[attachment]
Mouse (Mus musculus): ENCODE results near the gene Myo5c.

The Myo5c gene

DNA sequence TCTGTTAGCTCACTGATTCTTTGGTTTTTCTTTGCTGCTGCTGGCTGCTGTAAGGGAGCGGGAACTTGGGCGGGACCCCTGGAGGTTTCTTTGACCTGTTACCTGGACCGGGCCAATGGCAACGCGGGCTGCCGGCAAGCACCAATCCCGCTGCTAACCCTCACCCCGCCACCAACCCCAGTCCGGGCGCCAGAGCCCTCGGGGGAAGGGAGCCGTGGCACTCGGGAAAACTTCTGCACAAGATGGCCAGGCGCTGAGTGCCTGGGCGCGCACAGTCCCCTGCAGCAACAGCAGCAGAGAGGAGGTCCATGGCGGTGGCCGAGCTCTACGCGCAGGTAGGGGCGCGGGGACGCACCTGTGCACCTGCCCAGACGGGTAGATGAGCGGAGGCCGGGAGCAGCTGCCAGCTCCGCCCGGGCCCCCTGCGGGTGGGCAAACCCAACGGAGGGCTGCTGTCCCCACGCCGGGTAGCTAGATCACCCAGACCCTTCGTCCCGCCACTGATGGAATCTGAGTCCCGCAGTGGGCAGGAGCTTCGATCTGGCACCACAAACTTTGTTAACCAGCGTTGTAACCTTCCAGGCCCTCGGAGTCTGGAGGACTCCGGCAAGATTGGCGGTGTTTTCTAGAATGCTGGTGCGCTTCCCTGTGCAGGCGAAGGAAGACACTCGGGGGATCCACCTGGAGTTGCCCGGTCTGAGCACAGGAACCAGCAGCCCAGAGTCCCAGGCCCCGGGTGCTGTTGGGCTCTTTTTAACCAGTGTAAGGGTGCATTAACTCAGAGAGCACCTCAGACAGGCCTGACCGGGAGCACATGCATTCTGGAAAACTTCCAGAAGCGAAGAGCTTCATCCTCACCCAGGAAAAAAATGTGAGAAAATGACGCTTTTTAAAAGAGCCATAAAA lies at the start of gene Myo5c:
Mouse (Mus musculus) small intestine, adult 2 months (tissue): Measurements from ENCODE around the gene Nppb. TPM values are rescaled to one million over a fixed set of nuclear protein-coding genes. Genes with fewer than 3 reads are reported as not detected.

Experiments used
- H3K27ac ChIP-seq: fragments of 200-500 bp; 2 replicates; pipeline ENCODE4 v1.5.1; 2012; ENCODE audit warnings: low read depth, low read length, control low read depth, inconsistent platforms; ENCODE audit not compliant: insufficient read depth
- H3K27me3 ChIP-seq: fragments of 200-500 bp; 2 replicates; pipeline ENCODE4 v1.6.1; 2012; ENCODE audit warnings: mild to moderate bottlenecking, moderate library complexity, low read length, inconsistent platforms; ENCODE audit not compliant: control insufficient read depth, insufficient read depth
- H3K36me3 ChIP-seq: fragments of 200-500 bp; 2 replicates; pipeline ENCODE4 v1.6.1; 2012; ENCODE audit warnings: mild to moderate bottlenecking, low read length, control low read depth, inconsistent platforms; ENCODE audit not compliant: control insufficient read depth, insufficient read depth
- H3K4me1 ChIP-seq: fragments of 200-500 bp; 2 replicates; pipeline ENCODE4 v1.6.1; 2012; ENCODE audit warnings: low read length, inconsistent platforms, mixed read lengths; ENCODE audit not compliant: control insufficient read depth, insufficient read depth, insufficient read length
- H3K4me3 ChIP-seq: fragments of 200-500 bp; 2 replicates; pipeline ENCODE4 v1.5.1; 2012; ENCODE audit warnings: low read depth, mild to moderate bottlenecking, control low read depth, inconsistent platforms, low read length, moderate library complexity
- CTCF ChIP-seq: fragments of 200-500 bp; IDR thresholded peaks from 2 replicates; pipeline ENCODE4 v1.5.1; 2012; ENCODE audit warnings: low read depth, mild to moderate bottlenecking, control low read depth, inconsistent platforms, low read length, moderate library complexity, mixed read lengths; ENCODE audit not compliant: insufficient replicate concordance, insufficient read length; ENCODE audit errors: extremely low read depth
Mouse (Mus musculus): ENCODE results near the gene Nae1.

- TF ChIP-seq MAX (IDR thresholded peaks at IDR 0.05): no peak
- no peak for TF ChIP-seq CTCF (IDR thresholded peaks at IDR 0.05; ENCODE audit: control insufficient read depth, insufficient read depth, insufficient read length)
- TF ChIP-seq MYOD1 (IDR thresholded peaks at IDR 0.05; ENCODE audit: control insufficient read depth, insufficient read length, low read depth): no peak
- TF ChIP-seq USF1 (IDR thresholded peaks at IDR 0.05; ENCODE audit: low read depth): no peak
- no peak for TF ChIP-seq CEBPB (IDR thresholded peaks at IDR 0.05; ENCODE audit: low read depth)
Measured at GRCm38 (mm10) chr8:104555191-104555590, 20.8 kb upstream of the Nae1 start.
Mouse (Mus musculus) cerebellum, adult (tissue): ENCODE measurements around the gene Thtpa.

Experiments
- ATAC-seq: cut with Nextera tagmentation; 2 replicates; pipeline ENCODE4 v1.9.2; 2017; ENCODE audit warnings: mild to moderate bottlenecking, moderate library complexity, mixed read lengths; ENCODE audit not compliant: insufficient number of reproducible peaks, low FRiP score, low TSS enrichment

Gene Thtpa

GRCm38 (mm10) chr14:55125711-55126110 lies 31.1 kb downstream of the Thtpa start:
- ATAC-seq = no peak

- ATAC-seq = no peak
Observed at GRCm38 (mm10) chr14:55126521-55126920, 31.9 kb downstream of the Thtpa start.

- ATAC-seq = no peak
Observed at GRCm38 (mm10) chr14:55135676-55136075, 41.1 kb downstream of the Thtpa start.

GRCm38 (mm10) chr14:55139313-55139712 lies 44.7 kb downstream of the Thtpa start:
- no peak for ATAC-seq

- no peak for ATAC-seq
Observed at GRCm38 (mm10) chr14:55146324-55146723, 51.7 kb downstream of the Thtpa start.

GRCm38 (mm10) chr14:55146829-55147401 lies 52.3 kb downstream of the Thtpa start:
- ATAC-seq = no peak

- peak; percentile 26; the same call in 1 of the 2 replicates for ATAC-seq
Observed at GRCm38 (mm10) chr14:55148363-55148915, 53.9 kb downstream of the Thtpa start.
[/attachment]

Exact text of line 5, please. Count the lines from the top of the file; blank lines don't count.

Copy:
Experiments used